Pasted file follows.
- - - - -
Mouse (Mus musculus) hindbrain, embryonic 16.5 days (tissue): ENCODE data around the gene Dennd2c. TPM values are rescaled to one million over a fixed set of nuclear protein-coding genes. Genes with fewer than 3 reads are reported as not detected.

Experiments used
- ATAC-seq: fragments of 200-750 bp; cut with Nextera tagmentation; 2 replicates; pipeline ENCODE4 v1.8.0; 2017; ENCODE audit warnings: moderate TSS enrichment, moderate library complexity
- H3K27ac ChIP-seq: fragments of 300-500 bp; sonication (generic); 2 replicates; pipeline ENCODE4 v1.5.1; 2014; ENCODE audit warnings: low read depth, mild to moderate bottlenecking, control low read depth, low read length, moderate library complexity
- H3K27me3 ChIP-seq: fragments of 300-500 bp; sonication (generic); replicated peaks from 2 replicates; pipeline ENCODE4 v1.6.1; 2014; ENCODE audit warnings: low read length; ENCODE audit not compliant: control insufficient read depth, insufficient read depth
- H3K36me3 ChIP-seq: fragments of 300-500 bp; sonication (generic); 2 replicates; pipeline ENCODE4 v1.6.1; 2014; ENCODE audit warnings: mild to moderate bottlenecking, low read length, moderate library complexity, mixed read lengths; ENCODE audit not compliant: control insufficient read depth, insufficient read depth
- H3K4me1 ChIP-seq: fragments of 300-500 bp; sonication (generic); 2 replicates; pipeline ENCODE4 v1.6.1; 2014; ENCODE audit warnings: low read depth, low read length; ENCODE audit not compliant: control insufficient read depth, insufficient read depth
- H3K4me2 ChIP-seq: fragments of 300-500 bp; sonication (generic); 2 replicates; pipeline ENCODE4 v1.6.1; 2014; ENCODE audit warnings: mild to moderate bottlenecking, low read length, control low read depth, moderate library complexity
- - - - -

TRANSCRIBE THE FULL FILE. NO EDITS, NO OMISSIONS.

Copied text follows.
Mouse (Mus musculus) hindbrain, embryonic 16.5 days (tissue): ENCODE data around the gene Dennd2c. TPM values are rescaled to one million over a fixed set of nuclear protein-coding genes. Genes with fewer than 3 reads are reported as not detected.

Experiments used
- ATAC-seq: fragments of 200-750 bp; cut with Nextera tagmentation; 2 replicates; pipeline ENCODE4 v1.8.0; 2017; ENCODE audit warnings: moderate TSS enrichment, moderate library complexity
- H3K27ac ChIP-seq: fragments of 300-500 bp; sonication (generic); 2 replicates; pipeline ENCODE4 v1.5.1; 2014; ENCODE audit warnings: low read depth, mild to moderate bottlenecking, control low read depth, low read length, moderate library complexity
- H3K27me3 ChIP-seq: fragments of 300-500 bp; sonication (generic); replicated peaks from 2 replicates; pipeline ENCODE4 v1.6.1; 2014; ENCODE audit warnings: low read length; ENCODE audit not compliant: control insufficient read depth, insufficient read depth
- H3K36me3 ChIP-seq: fragments of 300-500 bp; sonication (generic); 2 replicates; pipeline ENCODE4 v1.6.1; 2014; ENCODE audit warnings: mild to moderate bottlenecking, low read length, moderate library complexity, mixed read lengths; ENCODE audit not compliant: control insufficient read depth, insufficient read depth
- H3K4me1 ChIP-seq: fragments of 300-500 bp; sonication (generic); 2 replicates; pipeline ENCODE4 v1.6.1; 2014; ENCODE audit warnings: low read depth, low read length; ENCODE audit not compliant: control insufficient read depth, insufficient read depth
- H3K4me2 ChIP-seq: fragments of 300-500 bp; sonication (generic); 2 replicates; pipeline ENCODE4 v1.6.1; 2014; ENCODE audit warnings: mild to moderate bottlenecking, low read length, control low read depth, moderate library complexity